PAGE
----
Types of Notes in a PKM explained with a Gardening Analogy (Part II)

This is part II of Types of Notes in a PKM explained with a Gardening Analogy (Part I).

In part I, we talked about how everything in a personal knowledge management (PKM) system is focused on building atomic notes through various stages of maturity. We also talked about how other types of notes can help us in that life-long endeavour, discussing in detail the Top of Mind note — the first type of “other” notes.

In this second part, we will talk about the remaining types of notes that could be useful as tools in your PKM garden, including:

  1. Daily note
  2. Index note
  3. Outline of external resources
  4. Map of content (MOC)

2. Daily note

Seasons change, weeks are completely human-made, but the day has a rhythm. The sun goes up; the sun goes down. I can handle that. — Austin Kleon

i. Tracing the origin of ideas

I have written in detail about the purpose and function of a daily note in my PKM before. Here is the one-sentence summary: daily notes let me navigate back in time and regain context of the origin of ideas.

You might perhaps be a little puzzled: didn’t you say earlier that you put your ideas in the top of mind note? Why would ideas appear in your daily note? Yes, I said that but as it turns out, ideas are not equal, and I needed a way of dealing with the less interesting ones.

Also, it’s important to me to not only have a process for capturing important or urgent things but also the purportedly “unimportant” and not urgent things, because those things often end up being interesting:

Everything interesting begins in the “unimportant and not urgent” quadrant. Eliminating it is the dumbest thing you can do and the worst advice Covey gave.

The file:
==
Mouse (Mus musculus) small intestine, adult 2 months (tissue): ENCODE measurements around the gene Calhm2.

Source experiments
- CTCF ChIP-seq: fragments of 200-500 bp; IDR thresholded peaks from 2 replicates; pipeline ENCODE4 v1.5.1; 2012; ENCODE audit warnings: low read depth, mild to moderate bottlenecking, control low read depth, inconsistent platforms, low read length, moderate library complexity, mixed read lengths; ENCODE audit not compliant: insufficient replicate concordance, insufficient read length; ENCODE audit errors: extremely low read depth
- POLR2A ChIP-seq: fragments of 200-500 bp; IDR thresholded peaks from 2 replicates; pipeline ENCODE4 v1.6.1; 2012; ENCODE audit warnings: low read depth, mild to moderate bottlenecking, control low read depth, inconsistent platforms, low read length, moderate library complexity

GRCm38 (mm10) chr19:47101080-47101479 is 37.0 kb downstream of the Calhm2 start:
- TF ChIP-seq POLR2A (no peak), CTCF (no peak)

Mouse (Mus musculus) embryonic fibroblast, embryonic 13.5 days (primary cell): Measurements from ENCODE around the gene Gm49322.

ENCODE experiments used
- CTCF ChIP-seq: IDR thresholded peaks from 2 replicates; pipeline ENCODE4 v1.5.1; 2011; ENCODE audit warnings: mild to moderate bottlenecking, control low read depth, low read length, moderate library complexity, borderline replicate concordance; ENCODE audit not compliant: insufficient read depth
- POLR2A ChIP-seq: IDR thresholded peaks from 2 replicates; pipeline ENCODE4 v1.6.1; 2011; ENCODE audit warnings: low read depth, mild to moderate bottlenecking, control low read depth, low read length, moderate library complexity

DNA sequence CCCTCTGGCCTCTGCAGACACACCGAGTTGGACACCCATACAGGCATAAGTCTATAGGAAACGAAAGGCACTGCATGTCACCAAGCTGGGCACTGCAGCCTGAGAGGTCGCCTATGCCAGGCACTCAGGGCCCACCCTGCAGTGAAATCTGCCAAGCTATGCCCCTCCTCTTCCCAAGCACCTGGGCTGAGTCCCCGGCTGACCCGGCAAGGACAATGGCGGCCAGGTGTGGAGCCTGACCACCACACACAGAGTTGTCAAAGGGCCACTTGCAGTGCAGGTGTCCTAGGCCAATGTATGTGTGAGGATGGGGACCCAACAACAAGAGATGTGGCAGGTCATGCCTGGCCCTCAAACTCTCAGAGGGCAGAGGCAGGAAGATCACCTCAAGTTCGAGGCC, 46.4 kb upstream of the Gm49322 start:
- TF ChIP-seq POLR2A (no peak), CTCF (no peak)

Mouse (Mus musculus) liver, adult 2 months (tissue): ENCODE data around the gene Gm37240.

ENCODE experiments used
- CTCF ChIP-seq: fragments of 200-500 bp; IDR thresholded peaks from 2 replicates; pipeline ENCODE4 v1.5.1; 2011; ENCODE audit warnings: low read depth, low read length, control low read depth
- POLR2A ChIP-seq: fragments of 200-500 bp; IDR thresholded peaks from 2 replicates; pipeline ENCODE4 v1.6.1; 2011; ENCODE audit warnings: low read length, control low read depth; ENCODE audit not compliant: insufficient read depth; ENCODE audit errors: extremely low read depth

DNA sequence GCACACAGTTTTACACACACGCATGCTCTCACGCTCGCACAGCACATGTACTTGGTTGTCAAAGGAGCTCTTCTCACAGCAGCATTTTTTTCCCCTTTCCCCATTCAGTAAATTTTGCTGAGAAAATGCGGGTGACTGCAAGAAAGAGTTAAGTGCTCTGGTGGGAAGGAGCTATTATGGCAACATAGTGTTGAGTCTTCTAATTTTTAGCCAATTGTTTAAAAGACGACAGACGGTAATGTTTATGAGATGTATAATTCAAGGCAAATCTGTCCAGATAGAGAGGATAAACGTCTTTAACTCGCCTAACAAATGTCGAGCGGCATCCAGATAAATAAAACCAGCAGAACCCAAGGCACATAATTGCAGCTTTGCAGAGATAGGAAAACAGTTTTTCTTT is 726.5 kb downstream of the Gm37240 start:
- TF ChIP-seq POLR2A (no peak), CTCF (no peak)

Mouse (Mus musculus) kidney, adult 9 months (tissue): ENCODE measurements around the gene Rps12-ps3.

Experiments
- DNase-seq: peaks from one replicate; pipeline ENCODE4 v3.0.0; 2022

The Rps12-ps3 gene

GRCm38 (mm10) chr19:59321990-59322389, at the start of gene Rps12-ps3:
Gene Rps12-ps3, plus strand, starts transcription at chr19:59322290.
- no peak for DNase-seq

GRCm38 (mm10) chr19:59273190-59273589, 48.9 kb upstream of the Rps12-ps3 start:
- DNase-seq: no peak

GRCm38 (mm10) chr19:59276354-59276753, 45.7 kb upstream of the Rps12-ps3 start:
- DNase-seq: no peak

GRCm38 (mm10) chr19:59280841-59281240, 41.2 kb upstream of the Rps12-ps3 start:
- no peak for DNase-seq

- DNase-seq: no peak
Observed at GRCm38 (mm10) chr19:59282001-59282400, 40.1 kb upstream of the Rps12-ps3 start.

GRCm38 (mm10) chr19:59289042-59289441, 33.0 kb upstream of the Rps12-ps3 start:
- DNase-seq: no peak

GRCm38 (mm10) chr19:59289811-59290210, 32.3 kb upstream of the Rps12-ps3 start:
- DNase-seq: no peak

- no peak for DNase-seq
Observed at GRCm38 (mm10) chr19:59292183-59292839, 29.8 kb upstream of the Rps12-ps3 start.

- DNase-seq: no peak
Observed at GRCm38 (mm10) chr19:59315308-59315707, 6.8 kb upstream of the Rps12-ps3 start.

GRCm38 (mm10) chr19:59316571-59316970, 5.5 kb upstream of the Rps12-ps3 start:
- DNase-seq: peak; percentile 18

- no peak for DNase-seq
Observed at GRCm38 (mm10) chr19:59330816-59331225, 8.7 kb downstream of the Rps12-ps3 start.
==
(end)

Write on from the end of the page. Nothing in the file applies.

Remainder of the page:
— Venkatesh Rao (@vgr) August 10, 2021

To illustrate the range of ideas that can come up in a normal day for me, here are a few scenarios:

  1. John tells me something about parenting at the office pantry. Something about “the Maya method.” I am about to become a parent and have been looking for things to read.
  2. I was in the toilet scrolling LinkedIn and noticed a post that my old uni friend Junqi shared about a book that has helped him lead his team with more authenticity. I am also a manager at work and I’d like to improve my leadership. This isn’t a priority for me right now, though, since I’m about to go on parental leave.
  3. I purchased new screenshot-making software and shared it on Twitter. Some people responded saying that they’d love to read my review of it. I hadn’t thought of writing a review, but I’m seeing that it could be useful to some people.

In some of the scenarios above, I can sense that there is a kernel of an idea that I can’t wait to crack open. In other scenarios, the idea feels only mildly appealing, although still worth capturing. Future me might love it.

So, what do I do with these in my PKM? I know I’d like to capture them somehow for rediscovery. But how?

Here’s what I would do:

  1. Write “Read about Maya method that John talked about” in the Top of Mind note’s inbox and follow up within the next few days.
  2. Write “Junqi shared on Linkedin (link) about reading the book [[b-7 Habits of Highly Effective People by Stephen Covey]] and that it helped him with leadership. Maybe worth reading.” in my Daily Note, and potentially follow-up the next time I’m looking for a book to read.
  3. Write “A few people are interested in a review of CleanShot screenshot software.” in my Daily Note along with relevant links (e.g. a Twitter thread), and then add the tag #🌐 in the same sentence, and potentially follow-up the next time I’m looking for blog article ideas.

(Primer on linking to yet-to-exist notes: In point 2, I created a link to the yet-to-exist note entitled 7 Habits of Highly Effective People by Stephen Covey. Most PKM software will soft-create a note for you in the background when you try to link to a note that does not exist in your PKM yet. In Obsidian, you can toggle off a setting under the Quick switcher > Show existing only. In the future, when you type double brackets or search for a file, Obsidian will then search among soft-created notes as well.)